Shortly after they saw their mother and half-sister gunned down, police whisked away three little girls and put them in the care of the Children's Authority, their father has said.
On Thursday night, Sandy Khan, 37, her daughter Steffie Khan, 19, and her daughter's boyfriend returned to their home on Dynasty Drive, Joyce Road, Chaguanas, after working at the family's flower shop.
Two masked gunmen shot them dead in their driveway.
The daughter's boyfriend, who police said is Venezuelan, was wounded. Newsday understands up to Friday afternoon, he was still in hospital.
The three girls were in the car at the time but were not physically hurt. Police said the girls, aged one, four and seven, were found hiding near a pile of sand near the family home.
Speaking with Newsday at the Forensic Science Centre, St James, on Friday, Sandy Khan's widower Nankishore Bissoon said he had not seen his three daughters since he heard about the attack.
"The Children's Authority took the children," he said.
He is calling on neighbours and residents who might have seen the incident to help the police find his wife and daughter's killers.
But he lamented, "People don't co-operate in this country. People see crime but don't say anything. Everybody keep saying that's none of their business – until it reaches to their door. (Then) they will ask for help. That's when they feel how everyone else was feeling and want to get some justice."
Bissoon said he did not know why anyone would want to kill his wife and daughter.
He described Sandy Khan as a devoted mother and businesswoman who avoided conflict.
"She was a diehard mother, she would work her fingers to the bone to give her children everything they wanted: sending them to private school, music classes, everything. If they wanted a comb they would get the best comb you could imagine. She would walk barefoot – but made sure her children dressed the best."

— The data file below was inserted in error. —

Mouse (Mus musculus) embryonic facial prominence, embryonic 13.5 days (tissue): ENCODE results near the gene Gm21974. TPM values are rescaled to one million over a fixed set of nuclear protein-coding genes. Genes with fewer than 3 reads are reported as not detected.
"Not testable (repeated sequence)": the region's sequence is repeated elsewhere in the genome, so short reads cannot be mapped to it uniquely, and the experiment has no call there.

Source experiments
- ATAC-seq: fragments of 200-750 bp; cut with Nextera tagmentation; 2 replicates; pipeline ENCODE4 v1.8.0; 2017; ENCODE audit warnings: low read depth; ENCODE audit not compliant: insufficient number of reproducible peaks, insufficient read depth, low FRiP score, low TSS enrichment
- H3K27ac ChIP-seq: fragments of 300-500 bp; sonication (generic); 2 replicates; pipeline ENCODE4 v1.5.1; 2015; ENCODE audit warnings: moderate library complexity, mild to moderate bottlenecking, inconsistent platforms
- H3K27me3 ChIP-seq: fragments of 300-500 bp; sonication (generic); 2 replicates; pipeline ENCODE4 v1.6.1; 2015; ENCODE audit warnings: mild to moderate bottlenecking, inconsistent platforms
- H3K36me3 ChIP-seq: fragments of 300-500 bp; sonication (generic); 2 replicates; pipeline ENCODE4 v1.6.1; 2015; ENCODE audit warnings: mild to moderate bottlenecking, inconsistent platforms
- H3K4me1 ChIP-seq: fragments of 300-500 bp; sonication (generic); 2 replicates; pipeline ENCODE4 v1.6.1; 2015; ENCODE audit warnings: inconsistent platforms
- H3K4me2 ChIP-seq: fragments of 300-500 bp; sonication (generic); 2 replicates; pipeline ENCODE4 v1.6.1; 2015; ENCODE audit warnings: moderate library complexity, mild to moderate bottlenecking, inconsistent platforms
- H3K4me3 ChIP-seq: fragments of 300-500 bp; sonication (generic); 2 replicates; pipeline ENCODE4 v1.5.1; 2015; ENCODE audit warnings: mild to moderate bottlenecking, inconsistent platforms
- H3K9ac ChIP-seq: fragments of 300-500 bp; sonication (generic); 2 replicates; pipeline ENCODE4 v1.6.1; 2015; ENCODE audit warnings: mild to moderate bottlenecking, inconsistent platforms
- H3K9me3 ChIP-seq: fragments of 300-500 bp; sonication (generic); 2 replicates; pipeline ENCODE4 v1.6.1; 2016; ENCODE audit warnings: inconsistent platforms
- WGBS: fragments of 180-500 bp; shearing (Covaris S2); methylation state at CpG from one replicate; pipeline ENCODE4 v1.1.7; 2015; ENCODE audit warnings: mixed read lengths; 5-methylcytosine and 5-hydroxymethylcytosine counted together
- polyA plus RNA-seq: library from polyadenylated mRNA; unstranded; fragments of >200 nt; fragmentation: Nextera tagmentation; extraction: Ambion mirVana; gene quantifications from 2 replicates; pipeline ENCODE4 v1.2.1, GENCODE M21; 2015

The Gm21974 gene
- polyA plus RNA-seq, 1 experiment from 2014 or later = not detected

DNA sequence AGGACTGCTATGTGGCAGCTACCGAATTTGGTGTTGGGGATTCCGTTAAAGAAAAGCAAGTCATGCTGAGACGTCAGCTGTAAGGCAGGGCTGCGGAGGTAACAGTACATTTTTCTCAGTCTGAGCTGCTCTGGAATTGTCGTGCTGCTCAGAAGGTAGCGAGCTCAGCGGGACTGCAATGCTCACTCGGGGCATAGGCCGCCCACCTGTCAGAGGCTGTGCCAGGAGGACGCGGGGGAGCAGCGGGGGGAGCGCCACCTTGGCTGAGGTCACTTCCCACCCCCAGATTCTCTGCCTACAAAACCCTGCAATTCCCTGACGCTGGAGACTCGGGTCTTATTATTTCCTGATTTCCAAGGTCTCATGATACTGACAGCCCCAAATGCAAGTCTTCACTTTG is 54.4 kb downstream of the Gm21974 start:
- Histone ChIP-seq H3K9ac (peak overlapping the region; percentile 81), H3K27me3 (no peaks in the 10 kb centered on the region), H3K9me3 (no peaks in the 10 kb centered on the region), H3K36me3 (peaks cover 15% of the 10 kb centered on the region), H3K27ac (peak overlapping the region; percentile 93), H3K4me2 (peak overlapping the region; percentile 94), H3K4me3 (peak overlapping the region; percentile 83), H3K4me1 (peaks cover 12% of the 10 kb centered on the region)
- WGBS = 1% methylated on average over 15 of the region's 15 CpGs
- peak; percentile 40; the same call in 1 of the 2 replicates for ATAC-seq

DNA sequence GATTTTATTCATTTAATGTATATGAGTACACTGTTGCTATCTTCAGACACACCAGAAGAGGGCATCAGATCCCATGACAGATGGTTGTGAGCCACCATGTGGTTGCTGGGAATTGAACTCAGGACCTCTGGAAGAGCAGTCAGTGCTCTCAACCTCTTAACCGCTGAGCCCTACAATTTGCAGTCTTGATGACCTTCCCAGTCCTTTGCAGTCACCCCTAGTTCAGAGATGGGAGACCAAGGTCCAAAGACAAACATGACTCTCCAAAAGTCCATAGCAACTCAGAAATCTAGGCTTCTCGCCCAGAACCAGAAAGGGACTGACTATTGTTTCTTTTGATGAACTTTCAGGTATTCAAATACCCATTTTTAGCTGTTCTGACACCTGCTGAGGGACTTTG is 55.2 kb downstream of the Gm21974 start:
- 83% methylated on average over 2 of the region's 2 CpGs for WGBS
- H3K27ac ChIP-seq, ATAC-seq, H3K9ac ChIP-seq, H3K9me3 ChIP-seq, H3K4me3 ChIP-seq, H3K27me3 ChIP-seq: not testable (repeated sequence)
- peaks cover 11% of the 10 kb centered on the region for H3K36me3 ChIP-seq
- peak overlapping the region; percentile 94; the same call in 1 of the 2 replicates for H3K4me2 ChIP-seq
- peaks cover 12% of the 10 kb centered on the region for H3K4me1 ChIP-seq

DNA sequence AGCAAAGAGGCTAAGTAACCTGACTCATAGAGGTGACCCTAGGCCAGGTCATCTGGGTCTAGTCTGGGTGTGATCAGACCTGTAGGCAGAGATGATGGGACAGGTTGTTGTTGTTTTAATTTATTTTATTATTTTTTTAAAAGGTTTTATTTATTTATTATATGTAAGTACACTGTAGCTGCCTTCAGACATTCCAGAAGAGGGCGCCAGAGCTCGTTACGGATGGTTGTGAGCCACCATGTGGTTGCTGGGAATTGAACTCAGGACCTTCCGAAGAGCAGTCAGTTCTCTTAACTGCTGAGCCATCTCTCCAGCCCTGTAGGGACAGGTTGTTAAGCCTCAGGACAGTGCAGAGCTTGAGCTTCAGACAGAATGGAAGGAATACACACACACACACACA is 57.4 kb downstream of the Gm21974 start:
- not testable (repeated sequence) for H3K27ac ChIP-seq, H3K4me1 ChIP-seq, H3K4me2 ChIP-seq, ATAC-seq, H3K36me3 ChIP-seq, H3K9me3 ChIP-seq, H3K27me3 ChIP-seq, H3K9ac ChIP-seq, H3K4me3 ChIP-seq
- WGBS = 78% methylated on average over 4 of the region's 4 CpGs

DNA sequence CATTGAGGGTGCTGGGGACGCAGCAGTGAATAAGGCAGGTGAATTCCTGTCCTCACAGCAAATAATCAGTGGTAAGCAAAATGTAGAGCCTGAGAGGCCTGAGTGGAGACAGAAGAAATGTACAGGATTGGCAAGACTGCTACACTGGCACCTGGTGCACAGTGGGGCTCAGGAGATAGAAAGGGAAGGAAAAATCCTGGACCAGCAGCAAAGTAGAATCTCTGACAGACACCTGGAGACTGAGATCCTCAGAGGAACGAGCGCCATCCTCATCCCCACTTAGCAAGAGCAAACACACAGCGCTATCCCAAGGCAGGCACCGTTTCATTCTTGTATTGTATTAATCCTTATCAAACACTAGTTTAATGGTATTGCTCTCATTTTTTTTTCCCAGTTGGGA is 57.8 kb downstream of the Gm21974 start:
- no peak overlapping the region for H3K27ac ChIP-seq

Police have yet to establish a motive for the murders. Asked if he felt his daughter's boyfriend might have been the target of the gunmen, Bissoon said he did not think that was the case, as he appeared to be a kind, helpful person.
"He used to wash their cars, help them out in the shop, do deliveries, clean up. Anything they asked him to do he would do, and sometimes even volunteer willingly.
"Sandy would have never tolerated any kind of drugs or illegal foolishness around her or her children, that would have been a deal-breaker."
He said he and Sandy built their business, ABC Flowers in Jerningham Junction, Cunupia, for almost ten years and took pride in being able to provide service to their community.
He also said since his wife and daughter's death there has been an outpouring of tributes on social media from friends and business partners both at home and abroad.
"Right now I just want to get my children back and salvage what's left of the business so that she (Sandy) can live on through the flower shop as her legacy.
"It's a really sad situation, because December 15 would have been our ninth anniversary."
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